This article explores the duality of the two plays as being seen as “universal” stories at the same time as being Black feminist plays.





Pate, Alexs. “A Conversation with Ntozake Shange.” Black Renaissance 10.2 (2010):

78,85,151. ProQuest. Web. 14 Feb. 2016.


A beautiful interview with Ntozake Shange about her art.



Picower, Bree, and Edwin Mayorga. What’s Race Got to Do with It: How Current

School Reform Policy Maintains Racial and Economic Inequality. 2015. Print.


This anthology looks at neoliberal school reform as a “many headed hydra” that all adds up to negative consequences to students of color and their schools and communities.


Ransby, Barbara. Ella Baker and the Black Freedom Movement. 2003. University of

North Carolina Press. Print.


This is a thoroughly researched biography of Ella Baker, an incredible contributor and unsung hero of the Black Freedom Movement.  The chapters detailing the work of SNCC are relevant to this curriculum.


Sanchez, Sonia. “Introduction (Queens of the Universe). S.O.S. – Calling All Black

People: A Black Arts Movement Reader. Ed. John Bracey, Sonia Sanchez, James

Smethurst.  University of Massachusetts Press. 2014. 114-20. Print.


This poem reads like a manifesto (or, rather, in the words of my queer and feminist community – “femmifesto”) about Black women’s role in the liberation of her people.  It definitely demonstrates Sonia Sanchez’s form and content.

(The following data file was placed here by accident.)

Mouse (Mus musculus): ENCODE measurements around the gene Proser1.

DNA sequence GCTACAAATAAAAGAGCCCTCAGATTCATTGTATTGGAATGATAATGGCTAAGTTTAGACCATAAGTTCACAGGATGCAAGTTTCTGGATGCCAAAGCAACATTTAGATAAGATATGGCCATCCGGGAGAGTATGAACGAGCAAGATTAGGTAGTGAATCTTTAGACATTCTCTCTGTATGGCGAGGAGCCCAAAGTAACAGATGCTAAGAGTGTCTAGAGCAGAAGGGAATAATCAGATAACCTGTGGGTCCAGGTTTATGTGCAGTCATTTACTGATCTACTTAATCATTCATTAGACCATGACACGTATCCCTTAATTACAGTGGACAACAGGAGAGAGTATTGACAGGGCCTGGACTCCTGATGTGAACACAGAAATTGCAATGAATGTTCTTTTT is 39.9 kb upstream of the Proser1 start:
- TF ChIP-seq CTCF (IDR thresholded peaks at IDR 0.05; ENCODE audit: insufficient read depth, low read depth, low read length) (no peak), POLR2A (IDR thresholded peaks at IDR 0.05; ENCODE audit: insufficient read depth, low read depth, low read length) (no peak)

Ward, Douglas Turner, “American Theater for Whites Only?”  New York Times, 14

August 1966, sect. 2.1. qtd in Playwrights of Color. Ed. Meg Swanson.

Yarmouth, Maine. Intercultural Press.  1999. 3-19. Print.


This op-ed from 1966 was an important piece to be published within a mainstream newspaper, pushing the question of where Black artists and Black art can find a place within American theater.  Note: Turner uses the word “negro,” which places him in a pre-BAM lexicon.





Welch, Rebeccah.  “Spokesman of the Oppressed? Lorraine Hansberry at Work: The

Challenge of Radical Politics in the Postwar Era.”  Souls.  9:4 (2007): 302-319.

Web 14 Feb. 2016.


Rebeccah Welch traces Lorraine Hansberry’s political and artistic contributions, locating her as a proto-BAM artist.



Annotated list of materials for classroom use:


Baraka, Amiri.  Dutchman; and, The Slave: two plays by Leroi Jones. New York:

Morrow Quill Paperbacks, 1964. Web 21 Feb 2016.


This is Baraka’s famous play that explores the “temptations” of white middle class America to lure Black intellectuals and artists away from their larger purpose of awoken Black consciousness into a mainstream lifestyle